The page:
I vividly remember asking my mom about death when I was a child. She told me the usual things parents say in that situation: Death is natural, everyone dies, that’s the way nature works, etc. Parents say these things to reassure their children because they know that if they’re honest with them, their kids would probably hurl themselves under the next school bus they see. “Holy shit, death is fucking scary! I knew this guy who was just walking down the street when, WHAM! A pit bull ran up and tore his nuts off. Bled out before anyone could even call 911.” You shouldn’t say this to your children. I know this now. (Sorry, honey! Daddy loves you!)
So when my mom told me this, I asked the logical next question. “Will I die?”
“Yes,” said my non-Mother of the year winning parent.
“But that’s not for a very, very, very long time,” she added, angling for next year.
And somehow that worked. I don’t know why, because if you think about it, no matter what age you are, when you first learn that the party won’t go on forever it should be pretty fucking traumatizing, right? Instead, I went back to playing with Lincoln Logs and dreaming of becoming the world’s first doctor/police officer who won the World Cup by scoring seven goals in the finals. I guess kids are pretty resilient, even if they do freak out when you tell them the pit bull story.
But my six year old is channeling Woody Allen or something because he actually worries about death. He came to me in tears the other day (and this is not the first time he’s done this), “Daddy, I don’t want to be 100! Because when you’re 100, you die!” He was inconsolable. Even straight up common sense couldn’t reach him.
Me: Daddy’s really old, right?
Son: (sniff) Yeah.
Me: I mean, I don’t have a friendship bracelet made by King Tut like mommy does…
Me: …but I’m pretty up there, right?
Son: You’re very old, Daddy.
Me: Well I’m not even half-way to 100! I’ve got a long way to go!
Wife: Not if you don’t stop making King Tut jokes.
Son: But when I’m 100, I’m going to die! (sniff)
Psychologists say that worrying about death is a phase that many kids go through, and the important thing is that you allow them to voice their fears and help them learn how to “self-calm”. They say this because psychologists are fucking wise-guys. If I knew how to make my kids self-calm, half the shit in my house wouldn’t be broken. Kids are goddamn maniacs! Self-calm? You may as well teach them self-flying for all the good it’s going to do.
So my wife and I say all the right things, reassure our son, and then I take him to Toys R Us and buy him a fucking video game to take his mind off of the subject, which is probably just exacerbating the situation. A couple of hours later, he’ll be playing LEGO Indiana Jones and saying this:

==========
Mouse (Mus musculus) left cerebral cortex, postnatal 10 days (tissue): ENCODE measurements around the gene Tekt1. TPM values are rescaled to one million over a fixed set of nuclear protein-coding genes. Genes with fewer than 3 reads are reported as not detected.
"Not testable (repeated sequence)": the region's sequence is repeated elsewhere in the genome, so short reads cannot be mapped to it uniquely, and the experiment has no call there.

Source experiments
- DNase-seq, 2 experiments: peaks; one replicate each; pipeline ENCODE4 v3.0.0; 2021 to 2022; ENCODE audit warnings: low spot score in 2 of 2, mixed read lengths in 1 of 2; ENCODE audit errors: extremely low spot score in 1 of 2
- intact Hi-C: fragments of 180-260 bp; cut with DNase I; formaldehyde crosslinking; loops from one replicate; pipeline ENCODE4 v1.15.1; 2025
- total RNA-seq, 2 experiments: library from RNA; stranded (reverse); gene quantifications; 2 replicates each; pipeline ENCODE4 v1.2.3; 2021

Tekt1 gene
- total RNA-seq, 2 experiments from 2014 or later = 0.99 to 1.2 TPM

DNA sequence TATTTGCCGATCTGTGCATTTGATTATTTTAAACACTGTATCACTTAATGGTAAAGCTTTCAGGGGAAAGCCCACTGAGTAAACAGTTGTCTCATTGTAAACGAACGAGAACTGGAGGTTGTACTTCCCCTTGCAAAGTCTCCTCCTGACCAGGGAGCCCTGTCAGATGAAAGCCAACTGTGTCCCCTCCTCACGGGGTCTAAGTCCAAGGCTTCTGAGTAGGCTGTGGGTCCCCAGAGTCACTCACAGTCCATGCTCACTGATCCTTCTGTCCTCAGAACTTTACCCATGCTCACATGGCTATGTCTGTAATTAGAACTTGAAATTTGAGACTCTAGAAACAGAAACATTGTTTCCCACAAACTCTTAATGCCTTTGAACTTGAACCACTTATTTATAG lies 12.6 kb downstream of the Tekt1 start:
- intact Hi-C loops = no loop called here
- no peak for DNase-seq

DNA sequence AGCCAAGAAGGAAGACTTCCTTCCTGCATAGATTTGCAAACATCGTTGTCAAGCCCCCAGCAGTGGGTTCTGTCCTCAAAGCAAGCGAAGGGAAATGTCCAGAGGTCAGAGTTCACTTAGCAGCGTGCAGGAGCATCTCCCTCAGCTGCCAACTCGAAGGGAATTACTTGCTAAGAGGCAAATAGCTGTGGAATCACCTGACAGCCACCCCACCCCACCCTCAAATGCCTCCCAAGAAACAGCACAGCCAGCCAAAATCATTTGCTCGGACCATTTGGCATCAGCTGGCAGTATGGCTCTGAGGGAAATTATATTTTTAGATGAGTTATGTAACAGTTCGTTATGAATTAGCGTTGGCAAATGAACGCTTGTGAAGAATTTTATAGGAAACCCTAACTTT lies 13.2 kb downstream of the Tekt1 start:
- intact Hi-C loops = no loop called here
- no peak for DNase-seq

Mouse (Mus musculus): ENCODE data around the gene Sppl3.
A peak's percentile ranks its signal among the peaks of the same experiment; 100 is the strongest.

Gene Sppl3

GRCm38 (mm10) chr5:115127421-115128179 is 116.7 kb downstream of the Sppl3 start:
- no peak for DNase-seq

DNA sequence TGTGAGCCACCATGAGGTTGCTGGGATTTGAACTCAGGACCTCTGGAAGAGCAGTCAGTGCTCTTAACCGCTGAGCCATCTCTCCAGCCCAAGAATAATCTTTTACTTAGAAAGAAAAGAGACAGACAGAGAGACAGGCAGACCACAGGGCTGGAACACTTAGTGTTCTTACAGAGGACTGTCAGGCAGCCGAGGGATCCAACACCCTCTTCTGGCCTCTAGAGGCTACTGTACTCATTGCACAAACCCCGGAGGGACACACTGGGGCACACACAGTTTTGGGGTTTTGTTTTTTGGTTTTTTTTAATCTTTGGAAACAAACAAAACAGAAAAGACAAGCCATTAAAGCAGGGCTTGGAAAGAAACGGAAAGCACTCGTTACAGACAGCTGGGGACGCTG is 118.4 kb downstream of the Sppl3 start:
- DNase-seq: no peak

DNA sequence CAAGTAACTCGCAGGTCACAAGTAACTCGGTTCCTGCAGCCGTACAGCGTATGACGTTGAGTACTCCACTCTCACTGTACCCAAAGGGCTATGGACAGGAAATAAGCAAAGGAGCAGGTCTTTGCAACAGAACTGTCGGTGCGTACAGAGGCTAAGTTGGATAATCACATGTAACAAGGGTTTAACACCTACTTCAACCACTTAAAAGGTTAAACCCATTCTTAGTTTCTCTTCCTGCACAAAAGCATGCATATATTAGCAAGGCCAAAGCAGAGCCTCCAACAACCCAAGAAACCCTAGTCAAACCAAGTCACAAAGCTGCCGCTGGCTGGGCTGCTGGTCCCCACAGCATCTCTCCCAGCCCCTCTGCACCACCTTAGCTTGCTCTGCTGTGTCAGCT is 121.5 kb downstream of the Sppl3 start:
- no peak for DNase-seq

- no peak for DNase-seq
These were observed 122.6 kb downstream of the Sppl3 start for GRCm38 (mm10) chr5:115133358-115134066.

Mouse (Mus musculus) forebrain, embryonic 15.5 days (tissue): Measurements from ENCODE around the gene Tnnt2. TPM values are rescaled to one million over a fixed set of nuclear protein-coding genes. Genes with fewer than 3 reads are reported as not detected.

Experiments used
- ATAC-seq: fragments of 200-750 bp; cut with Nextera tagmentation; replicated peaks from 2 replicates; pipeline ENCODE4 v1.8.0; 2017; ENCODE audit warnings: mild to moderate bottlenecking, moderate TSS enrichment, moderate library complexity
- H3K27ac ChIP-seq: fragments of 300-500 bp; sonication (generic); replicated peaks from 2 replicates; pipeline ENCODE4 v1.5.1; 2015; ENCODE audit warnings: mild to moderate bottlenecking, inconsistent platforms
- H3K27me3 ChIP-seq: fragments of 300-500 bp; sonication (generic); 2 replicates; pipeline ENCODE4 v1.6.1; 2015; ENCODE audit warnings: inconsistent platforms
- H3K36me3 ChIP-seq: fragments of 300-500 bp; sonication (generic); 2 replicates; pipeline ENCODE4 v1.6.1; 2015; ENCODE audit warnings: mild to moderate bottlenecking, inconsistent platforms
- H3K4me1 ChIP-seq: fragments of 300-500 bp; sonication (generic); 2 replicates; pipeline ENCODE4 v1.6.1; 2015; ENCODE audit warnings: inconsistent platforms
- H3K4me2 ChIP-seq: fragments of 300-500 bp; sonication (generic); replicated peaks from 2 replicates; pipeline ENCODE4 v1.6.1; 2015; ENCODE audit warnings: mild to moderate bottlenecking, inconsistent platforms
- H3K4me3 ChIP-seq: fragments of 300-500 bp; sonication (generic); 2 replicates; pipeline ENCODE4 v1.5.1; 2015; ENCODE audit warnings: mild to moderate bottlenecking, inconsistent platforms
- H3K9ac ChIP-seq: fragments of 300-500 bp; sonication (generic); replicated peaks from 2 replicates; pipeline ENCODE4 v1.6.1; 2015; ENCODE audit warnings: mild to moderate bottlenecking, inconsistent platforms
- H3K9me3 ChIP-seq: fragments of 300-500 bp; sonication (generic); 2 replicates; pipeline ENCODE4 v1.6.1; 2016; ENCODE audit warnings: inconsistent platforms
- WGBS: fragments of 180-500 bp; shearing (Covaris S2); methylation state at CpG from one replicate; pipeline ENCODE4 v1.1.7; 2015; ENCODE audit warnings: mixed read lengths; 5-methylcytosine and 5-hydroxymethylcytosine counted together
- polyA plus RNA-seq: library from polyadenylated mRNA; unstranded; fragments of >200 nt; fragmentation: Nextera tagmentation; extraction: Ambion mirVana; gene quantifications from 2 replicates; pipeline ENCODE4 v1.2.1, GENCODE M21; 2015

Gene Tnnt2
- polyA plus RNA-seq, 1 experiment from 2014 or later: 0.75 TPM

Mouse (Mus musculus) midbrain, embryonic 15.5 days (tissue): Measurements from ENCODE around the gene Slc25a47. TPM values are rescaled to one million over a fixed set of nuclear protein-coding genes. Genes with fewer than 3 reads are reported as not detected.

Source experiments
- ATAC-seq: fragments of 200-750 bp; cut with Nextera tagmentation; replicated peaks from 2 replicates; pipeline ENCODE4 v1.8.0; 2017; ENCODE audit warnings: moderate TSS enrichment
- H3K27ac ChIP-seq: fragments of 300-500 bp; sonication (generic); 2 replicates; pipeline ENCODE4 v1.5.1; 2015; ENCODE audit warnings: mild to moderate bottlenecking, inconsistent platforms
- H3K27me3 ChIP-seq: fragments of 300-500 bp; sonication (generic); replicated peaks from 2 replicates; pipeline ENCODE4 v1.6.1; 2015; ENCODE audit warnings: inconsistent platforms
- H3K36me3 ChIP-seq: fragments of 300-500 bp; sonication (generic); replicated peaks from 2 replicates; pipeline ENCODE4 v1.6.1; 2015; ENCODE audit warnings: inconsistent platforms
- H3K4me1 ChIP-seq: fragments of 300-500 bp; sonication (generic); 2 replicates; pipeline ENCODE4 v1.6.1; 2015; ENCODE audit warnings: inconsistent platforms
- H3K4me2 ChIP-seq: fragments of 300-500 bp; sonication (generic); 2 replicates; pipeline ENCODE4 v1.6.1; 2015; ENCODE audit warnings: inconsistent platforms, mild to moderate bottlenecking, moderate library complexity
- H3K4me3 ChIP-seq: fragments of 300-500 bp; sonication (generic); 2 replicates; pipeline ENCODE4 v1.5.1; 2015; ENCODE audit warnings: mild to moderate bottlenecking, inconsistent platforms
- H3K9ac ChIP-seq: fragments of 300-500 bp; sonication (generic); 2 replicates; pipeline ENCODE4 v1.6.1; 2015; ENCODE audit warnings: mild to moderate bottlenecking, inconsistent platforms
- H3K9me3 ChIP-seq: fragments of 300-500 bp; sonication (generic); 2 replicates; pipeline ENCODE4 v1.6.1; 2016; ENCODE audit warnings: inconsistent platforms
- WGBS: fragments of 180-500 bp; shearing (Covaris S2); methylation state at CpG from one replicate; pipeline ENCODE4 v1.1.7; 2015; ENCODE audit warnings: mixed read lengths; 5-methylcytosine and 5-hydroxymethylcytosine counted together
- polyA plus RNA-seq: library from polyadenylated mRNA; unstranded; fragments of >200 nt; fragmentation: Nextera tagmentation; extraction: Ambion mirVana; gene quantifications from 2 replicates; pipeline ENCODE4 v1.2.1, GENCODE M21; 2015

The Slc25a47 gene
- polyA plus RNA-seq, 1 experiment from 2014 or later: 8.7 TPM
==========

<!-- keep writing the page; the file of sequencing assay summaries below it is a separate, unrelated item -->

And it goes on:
Son: Daddy! I traded Indiana Jones’ whipper in for a bazooka!
Son: Yeah, now I’m going to kill everyone!
I swear, my wife and I are retarded. Violent video games? Oh, hell no! Not for our kids! But what about violence with no consequences? LEGO-style violence which portrays people literally falling to pieces and then resurrecting, teaching kids that bazooka are way safe to play with: Yeah, that’s fine. As long as no one says “damn” or bleeds.
When I thought about this, I considered yanking LEGO Indiana Jones for its extremely high bull-whipping to hugs ratio. But if I pulled that, LEGO Pirates of the Caribbean would be next (swords, pirate rape), followed by LEGO Star Wars (swords made of light, extreme dorkiness). And then what? Pretty much every cartoon on TV has got violence in it. Even Dora the Explorer, who fucking gutted Swiper with a machete the other day (although I’d been painting in an unventilated room prior to that, so it may have been different in reality).
And even if you manage to get rid of all of the violent video games and cartoons on TV, the kids still go to school where they learn all kinds of crazy violent shit. “Daddy, did you know that Darth Vader can choke you to death from across the room? What if he tried to do that to me and I had a chainsaw? Do you think I could cut him in half?”
“What? Where in the world did you come up with something like that?”
“Tommy at school told me about a guy who cuts everyone up with a chainsaw.”
“I don’t know. His dad or something.”
“Or maybe someone else. But a chainsaw! Wow!”
And then I’m surprised when he starts acting anxious about dying. We’re surrounded by death. Studies show that, on average, a child sees 8,000 murders on TV by the time they leave elementary school (which begs the questions, what channel is this on, and why does the school let the kids watch it?) Short of submerging my kids into the world of hard core porn, which is notoriously short on violence, what options do I have? Just one. Move to a less violent society.
So I grabbed my son’s globe and gave it a spin. Any place is bound to be better than America, what with its gun-violence, depraved children’s programming, and soaring crime. My family is moving to…
Syria! I’ll let you know how that goes.